‘Tired?’ Tess stifled her own yawn and smiled at Dorcas, who perched, heavy-eyed, on the seat beside her. Opposite them Annie was already asleep again, one hand on little Daisy lying securely swaddled on the carriage’s plush upholstery.
‘Retiring at two and up at six is not my favourite choice of bedtime, Miss Ellery.’
‘Not following on from the evening we had, that is certain.’ Tess held on tight to the strap as the carriage rounded the corner on to the Edgware Road and headed north.
‘It feels like a dream, packing everything and everybody up and leaving in such a procession.’ Dorcas stroked the upholstery with the reverence she would accord fine silk as she peered out of the window into the gradually lightening morning gloom. ‘And his lordship looking so dashing.’
Now Dorcas had drawn her attention to their outrider Tess allowed herself to stare. It was the first time she had seen Alex on horseback, and she was not at all certain she was glad she had seen him now. He was magnificent, so at home on the big chestnut that it would only add to her store of delicious, and thoroughly uncomfortable, images to be taken out for daydreaming and then severely closed away again. Ever since that kiss yesterday it had been even more difficult to close the mental door on those fantasies.
‘I wonder why he chooses to ride. It is such a damp, chill day and I doubt it is going to get much more pleasant.’ How easy was riding? It had never occurred to her before, but Alex was controlling the big animal with no apparent effort at all. Those muscles again, that deceptive strength.
‘Perhaps he does not want to be sitting with us because of the baby,’ Dorcas said, jerking Tess back from her reverie.
‘He could always tell Annie to take her to the other carriage if she became fractious,’ she pointed out.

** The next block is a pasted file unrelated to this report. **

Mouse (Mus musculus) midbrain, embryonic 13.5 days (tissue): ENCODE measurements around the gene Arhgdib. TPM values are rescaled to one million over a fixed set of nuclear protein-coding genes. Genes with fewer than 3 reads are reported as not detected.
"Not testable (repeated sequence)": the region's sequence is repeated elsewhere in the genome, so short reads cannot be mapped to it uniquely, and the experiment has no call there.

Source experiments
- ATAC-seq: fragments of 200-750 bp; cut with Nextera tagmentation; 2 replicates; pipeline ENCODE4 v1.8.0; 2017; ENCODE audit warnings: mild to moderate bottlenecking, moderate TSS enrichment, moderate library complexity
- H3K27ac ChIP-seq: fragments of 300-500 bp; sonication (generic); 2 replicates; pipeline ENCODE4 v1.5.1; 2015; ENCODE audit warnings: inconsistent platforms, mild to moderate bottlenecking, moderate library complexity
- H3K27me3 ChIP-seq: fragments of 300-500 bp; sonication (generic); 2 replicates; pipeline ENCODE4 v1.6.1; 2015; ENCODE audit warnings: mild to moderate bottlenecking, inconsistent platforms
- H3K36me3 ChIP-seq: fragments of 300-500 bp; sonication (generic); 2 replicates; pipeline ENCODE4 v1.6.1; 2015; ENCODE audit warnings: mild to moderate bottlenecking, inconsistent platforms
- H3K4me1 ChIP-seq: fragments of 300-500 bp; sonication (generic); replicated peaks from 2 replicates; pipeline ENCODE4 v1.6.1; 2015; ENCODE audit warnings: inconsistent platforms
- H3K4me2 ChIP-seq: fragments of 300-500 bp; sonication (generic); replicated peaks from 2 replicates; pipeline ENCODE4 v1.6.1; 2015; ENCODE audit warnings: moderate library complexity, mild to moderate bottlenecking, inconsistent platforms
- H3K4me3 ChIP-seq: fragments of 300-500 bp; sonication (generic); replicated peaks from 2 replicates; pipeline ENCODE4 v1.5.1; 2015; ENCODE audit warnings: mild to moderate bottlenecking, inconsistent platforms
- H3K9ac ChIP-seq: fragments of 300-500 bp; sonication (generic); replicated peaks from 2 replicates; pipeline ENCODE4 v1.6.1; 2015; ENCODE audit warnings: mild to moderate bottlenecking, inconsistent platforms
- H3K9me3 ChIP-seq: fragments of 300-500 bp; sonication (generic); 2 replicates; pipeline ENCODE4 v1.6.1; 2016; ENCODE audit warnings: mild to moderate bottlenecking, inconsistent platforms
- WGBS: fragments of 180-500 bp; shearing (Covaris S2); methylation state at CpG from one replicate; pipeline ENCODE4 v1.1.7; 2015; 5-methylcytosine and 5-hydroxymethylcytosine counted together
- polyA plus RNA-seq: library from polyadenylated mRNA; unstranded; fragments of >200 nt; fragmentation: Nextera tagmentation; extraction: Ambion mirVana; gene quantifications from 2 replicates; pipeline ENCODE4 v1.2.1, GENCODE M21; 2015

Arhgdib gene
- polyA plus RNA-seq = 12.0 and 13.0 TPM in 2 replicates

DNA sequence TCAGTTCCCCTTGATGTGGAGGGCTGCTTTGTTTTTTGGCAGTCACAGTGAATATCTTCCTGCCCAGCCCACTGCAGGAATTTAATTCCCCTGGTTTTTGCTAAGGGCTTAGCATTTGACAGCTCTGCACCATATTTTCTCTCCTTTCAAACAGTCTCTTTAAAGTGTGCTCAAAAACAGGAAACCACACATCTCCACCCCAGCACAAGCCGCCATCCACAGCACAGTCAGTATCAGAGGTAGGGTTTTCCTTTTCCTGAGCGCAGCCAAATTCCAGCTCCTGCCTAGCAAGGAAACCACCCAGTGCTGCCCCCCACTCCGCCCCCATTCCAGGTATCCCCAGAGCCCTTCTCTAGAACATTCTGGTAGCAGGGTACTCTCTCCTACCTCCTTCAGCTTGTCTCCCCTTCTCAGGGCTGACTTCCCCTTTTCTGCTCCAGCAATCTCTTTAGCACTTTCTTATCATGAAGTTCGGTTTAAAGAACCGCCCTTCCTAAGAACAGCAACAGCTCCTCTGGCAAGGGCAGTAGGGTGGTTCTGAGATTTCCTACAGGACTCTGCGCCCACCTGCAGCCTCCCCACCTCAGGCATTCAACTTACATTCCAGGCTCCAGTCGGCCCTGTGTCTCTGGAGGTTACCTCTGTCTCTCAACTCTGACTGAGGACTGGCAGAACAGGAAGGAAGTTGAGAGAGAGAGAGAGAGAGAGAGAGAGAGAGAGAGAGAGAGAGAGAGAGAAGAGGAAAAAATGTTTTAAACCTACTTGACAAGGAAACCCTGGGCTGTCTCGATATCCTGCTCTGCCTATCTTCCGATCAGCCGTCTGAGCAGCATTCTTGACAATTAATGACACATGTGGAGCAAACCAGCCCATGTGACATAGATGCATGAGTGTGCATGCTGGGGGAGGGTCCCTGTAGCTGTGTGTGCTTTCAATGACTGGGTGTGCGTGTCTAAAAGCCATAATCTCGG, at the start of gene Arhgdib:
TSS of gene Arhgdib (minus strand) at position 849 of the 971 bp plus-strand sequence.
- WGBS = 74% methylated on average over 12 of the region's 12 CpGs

‘I am sure he would not do that. He is such a gentleman and patient with her.’
Impossible man. He is nice to babies and kind to kittens, he looks wonderful on a horse. And he kisses like every sort of temptation I could imagine and more.
‘Do you think they’ll believe it, about me being a widow? Daisy’s so very young.’ Dorcas nibbled a fingernail as she looked at her daughter, fast asleep and blowing bubbles.
‘Of course they will. We worked it out that you’ll just be out of mourning. But you do need a wedding ring.’ Tess pulled the chain that hung around her neck out from her bodice and unfastened it. ‘Here, borrow this, it was my mother’s.’
‘But I can’t take something so precious.’ Dorcas put out her hand and then snatched it back.
‘Try it on.’ It was loose on the thin finger, but the knuckle was enough to hold it securely. ‘She would have been glad of you wearing it if it helped someone, and that is what we are doing, isn’t it?’ After all, it has never been a real wedding ring. ‘We are preserving my reputation and at the same time helping Lord Weybourn.’ That was what the thin gold band had represented, the appearance of respectability. The lie.
* * *
They reached the market town of Watford in the early afternoon and pressed on into rolling hills clad with the golden brown of beech trees that held their dead leaves into springtime. Finally, as the light hung at the edge of dusk, they halted outside an inn on a small village green.
Tess watched Alex dismount, hand his reins to one of the grooms and then go inside, followed by Byfleet carrying a portmanteau.
‘Strange,’ Tess mused, but Dorcas was feeding Daisy, and Annie tidying up all the paraphernalia from changing the baby, and both seemed to welcome the stop.
When the two men emerged again Alex was transformed. Gone was the rider in the low-crowned hat, the many-caped overcoat, the breeches and the long boots. In his place was a London swell, as exotic in the little village as a peacock in a barnyard.
Alex climbed into the carriage while Tess managed to close her mouth and stop goggling like a yokel.
‘Ladies.’ He settled onto the seat next to Annie, chucked Daisy under her fat chins with one exquisitely gloved forefinger and crossed his legs. Cream pantaloons. Skin-tight pantaloons. Tess shifted her gaze to the Hessian boots with silver tassels, then up to a waistcoat of cream moiré silk embroidered with lavender flowers. His coat was dark blue and his intricate, pale lavender neckcloth was secured by an amethyst stickpin. There was a gold seal ring on his left little finger, a quizzing glass hung around his neck and the subtle smell of his cologne filled the carriage.